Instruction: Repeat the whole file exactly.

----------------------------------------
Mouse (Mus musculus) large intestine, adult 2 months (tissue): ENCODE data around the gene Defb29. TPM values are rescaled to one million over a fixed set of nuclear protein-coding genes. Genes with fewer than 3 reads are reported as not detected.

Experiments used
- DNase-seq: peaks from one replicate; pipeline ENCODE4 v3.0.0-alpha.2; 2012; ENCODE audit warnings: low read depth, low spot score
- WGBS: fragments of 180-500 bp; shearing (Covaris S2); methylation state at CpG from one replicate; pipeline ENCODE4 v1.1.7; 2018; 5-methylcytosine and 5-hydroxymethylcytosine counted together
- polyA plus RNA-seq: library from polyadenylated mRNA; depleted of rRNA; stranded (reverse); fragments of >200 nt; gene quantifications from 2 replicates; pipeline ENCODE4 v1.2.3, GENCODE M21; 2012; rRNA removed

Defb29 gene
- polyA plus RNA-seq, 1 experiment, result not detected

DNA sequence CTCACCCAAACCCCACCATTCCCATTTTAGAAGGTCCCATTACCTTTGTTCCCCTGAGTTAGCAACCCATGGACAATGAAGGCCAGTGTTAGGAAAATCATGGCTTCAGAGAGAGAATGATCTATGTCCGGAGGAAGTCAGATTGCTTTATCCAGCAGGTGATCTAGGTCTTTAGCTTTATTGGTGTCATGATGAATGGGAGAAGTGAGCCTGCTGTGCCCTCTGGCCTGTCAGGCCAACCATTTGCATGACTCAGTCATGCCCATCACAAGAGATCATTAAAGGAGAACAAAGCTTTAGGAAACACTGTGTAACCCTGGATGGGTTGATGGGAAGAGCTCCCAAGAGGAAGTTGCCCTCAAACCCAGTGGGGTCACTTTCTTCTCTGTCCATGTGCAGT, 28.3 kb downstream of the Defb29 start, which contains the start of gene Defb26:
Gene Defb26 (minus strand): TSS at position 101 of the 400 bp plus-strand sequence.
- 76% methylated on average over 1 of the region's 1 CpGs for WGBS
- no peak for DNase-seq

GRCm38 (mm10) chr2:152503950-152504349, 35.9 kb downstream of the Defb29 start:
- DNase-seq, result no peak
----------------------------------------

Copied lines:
Mouse (Mus musculus) large intestine, adult 2 months (tissue): ENCODE data around the gene Defb29. TPM values are rescaled to one million over a fixed set of nuclear protein-coding genes. Genes with fewer than 3 reads are reported as not detected.

Experiments used
- DNase-seq: peaks from one replicate; pipeline ENCODE4 v3.0.0-alpha.2; 2012; ENCODE audit warnings: low read depth, low spot score
- WGBS: fragments of 180-500 bp; shearing (Covaris S2); methylation state at CpG from one replicate; pipeline ENCODE4 v1.1.7; 2018; 5-methylcytosine and 5-hydroxymethylcytosine counted together
- polyA plus RNA-seq: library from polyadenylated mRNA; depleted of rRNA; stranded (reverse); fragments of >200 nt; gene quantifications from 2 replicates; pipeline ENCODE4 v1.2.3, GENCODE M21; 2012; rRNA removed

Defb29 gene
- polyA plus RNA-seq, 1 experiment, result not detected

DNA sequence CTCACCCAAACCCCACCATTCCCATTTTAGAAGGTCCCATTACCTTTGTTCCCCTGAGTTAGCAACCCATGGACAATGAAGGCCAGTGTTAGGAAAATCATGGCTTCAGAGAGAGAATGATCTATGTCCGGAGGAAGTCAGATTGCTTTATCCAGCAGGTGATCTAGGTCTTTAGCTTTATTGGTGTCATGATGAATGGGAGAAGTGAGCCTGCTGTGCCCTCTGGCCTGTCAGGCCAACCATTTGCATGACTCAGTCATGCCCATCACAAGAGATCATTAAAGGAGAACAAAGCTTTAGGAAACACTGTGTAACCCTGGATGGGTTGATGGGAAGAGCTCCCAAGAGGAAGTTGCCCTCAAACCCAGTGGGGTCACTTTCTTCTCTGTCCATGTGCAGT, 28.3 kb downstream of the Defb29 start, which contains the start of gene Defb26:
Gene Defb26 (minus strand): TSS at position 101 of the 400 bp plus-strand sequence.
- 76% methylated on average over 1 of the region's 1 CpGs for WGBS
- no peak for DNase-seq

GRCm38 (mm10) chr2:152503950-152504349, 35.9 kb downstream of the Defb29 start:
- DNase-seq, result no peak